Patients Recall Death Experiences During CPR, Researcher Says

by Staff Writer
November 14, 2022 at 11:00 AM UTC

One in 5 people who have CPR report having a lucid death experience.

Clinical Relevance: We should not discount the human mind and consciousness as part of the death experience.

  • Around 20 percent of  people who survive CPR after cardiac arrest report lucid experiences.
  • EEG tests uncovered spikes of brain activity normally seen when people are conscious, including so-called gamma, delta, theta, alpha, and beta waves, up to an hour into CPR.  
  • During lucid death experiences people report going through a purposeful, meaningful reevaluation of their lives with a focus on morality and ethics
  • The lead author says this study may upend our perception of the experience of death and dying.

Around 20 percent of  people who survive cardiopulmonary resuscitation (CPR) after cardiac arrest report lucid experiences even as they appear near death, according to the new AWARE II study, presented at the American Heart Association (AHA) Scientific Sessions 2022 in Chicago.

The research examined 567 Americans and Britons who, over a three year period, received CPR in the hospital after their hearts stopped beating. 

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Survivors reported having lucid experiences, including a perception of separation from the body, observing events without pain or distress, and a meaningful evaluation of life, including of their actions, intentions, and thoughts toward others, the researchers write. EEG tests uncovered spikes of brain activity normally seen when people are conscious, including so-called gamma, delta, theta, alpha, and beta waves, up to an hour into CPR.  

Psychiatrist.com News spoke with lead investigator Sam Parnia, MD, PhD, who is also an intensive care physician and an associate professor in the Department of Medicine at NYU Langone Health, about his findings. 

How did you choose to study this unique problem? 

What we now know is that, over the last six decades or so, millions of people have been revived, having had a cardiac arrest and been resuscitated. And they’ve reported episodes of lucid consciousness, of being able to perceive that they were able to see and hear doctors and nurses resuscitating them.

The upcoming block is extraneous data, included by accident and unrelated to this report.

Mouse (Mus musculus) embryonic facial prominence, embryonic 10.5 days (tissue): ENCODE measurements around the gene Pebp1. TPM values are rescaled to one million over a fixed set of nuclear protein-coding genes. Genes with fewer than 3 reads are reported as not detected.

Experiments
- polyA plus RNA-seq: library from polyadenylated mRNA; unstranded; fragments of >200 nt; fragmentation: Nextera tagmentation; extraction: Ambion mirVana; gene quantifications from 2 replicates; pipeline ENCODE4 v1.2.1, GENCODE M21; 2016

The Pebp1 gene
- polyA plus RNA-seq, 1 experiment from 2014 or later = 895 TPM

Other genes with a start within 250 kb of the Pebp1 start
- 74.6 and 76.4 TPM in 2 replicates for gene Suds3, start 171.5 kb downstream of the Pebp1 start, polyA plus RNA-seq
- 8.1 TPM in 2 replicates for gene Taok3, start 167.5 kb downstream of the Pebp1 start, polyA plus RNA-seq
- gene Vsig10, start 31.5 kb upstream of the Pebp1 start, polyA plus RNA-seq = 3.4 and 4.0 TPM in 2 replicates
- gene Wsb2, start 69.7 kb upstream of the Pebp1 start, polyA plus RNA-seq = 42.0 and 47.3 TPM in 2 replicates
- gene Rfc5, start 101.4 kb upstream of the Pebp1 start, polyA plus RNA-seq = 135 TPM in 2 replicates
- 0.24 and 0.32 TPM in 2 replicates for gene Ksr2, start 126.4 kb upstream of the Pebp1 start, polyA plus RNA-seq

And because our understanding of death has been somewhat left in the past, shall we say, the way that people, including scientists, have approached this issue is to sort of assume that they were likely to be hallucinations, that they’re not real and they’re tricks of a dying brain.

So the premise was to try to study once and for all, and comprehensively, the experiences that people have when they’re on the brink of death. We also wanted to see if we can characterize whether they’re real experiences. And then importantly, to try to identify brain-based markers of lucid, heightened thought processes and consciousness using an EEG device and an electrode.

How do these lucid death experiences differ from hallucinations?

It’s complicated because hallucinations themselves are actually experiences that you have in a weakened state that don’t correspond with reality. We can’t call people’s experiences when they’re unconscious an hallucination in the same way that you don’t call your dreams that. 

What we found is that there were a consistent set of themes that kept on clustering together, which were related to an experience of death that people described. And it involved a perception of separation from the body and watching doctors and nurses or having visual awareness of what was happening.

This is a key part: It also involves a perception of reviewing and reliving every moment of their lives, their actions, their thoughts and their intentions. And interestingly, the way that this reliving occurs is often misrepresented in the media, where it’s presented as having your life flash past you.

It’s not like that. It’s actually a purposeful, meaningful revaluation of everything that we have done, but also everything that people have thought and intended to do towards other people. And so there is a focus on their conduct with respect to morality and ethics towards others as they really lived their lives. It’s not like a chronology. It’s actually a purposeful revelation. 

How common are these experiences?

There were a couple of published studies, and ours as well, which supported that, between ten and 11 percent of the adult population, if you interview them, they’ve had these types of experiences. So we think it’s pretty common.

If you translate that into the global audience you’re looking at about 400, 500 million people who are living with one of these experiences. So they’re not rare, they’re not like weird anecdotes.